Hezbollah pressured a private school in Beirut to drop from its curriculum a textbook containing excerpts of “The Diary of Anne Frank.”
The English-language school, which asked not to be identified, caved to pressure after Hezbollah’s Al-Manar television station ran a segment railing against the school for including the posthumously published Holocaust memoir in its lessons, the French news agency AFP reported.
Hezbollah, which Israel and the United States consider a terrorist group, called the diary’s inclusion part of “an open arena for the Zionist invasion of education.”
Attorney Naim Kalaani, a member of a committee to ban Zionist products, told Al-Manar the use of the book in a school constituted a violation of Lebanon’s penal code and “tantamount to a step toward normalization” in ties with Israel. Hezbollah could not be reached by the station for comment.
The Paris-based organization Aladdin’s Project, which fights Holocaust denial and was first to translate Anne Frank’s diary into Arabic, issued a statement condemning Hezbollah’s “intimidation campaign.”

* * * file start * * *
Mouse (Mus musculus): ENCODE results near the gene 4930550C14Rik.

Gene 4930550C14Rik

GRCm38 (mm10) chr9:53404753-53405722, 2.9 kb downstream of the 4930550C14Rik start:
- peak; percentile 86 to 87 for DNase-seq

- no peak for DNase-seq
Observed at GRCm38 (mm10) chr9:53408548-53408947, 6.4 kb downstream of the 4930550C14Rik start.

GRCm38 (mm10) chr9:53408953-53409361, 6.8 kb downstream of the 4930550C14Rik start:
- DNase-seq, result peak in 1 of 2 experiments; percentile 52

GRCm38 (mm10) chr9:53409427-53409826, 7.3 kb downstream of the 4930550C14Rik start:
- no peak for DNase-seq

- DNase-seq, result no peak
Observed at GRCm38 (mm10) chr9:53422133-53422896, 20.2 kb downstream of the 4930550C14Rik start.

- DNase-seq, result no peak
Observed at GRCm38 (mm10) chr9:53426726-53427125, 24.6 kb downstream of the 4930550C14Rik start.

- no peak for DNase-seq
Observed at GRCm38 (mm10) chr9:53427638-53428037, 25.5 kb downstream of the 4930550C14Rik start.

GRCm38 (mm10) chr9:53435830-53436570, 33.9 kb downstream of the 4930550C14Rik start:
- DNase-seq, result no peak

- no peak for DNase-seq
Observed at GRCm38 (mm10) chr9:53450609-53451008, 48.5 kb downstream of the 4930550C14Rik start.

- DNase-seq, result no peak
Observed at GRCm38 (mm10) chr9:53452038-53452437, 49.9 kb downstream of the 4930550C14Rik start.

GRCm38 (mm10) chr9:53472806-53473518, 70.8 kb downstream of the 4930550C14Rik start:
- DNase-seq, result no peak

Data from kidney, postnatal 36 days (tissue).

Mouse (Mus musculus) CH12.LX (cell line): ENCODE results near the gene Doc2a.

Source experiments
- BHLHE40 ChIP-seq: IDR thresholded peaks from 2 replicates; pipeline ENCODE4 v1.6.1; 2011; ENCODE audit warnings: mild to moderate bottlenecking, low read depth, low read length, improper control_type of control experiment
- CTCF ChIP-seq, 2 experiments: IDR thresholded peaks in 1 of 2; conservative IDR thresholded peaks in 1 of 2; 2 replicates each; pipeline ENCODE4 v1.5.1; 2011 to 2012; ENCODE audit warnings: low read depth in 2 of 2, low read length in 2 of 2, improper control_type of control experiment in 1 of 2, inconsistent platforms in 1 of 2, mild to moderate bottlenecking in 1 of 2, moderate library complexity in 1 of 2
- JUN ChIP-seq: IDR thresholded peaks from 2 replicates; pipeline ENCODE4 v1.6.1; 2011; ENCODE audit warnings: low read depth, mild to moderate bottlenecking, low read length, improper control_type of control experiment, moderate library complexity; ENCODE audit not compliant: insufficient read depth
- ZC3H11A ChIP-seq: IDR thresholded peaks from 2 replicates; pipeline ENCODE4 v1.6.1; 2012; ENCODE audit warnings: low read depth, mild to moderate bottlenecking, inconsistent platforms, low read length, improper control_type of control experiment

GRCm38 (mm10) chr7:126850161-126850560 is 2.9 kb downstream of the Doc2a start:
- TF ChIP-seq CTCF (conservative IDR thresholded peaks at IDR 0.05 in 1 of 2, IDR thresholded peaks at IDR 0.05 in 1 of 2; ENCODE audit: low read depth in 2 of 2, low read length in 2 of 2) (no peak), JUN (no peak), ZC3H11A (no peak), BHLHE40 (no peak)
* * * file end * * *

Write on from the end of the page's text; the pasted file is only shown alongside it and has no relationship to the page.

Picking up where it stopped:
The American Gathering of Jewish Holocaust Survivors denounced what it called a disgraceful act as a “twin blow against decency. It is a blatant expression of Holocaust denial, and an assault on one of the great works of modern literature and civilization.”
This marks the second time in a month Hezbollah has pressured a school into censoring information it dislikes. In October, International College, one of Lebanon’s most renowned private schools, agreed to put opaque stickers over pages of a textbook that named Hezbollah, Hamas and Islamic Jihad as terrorist organizations.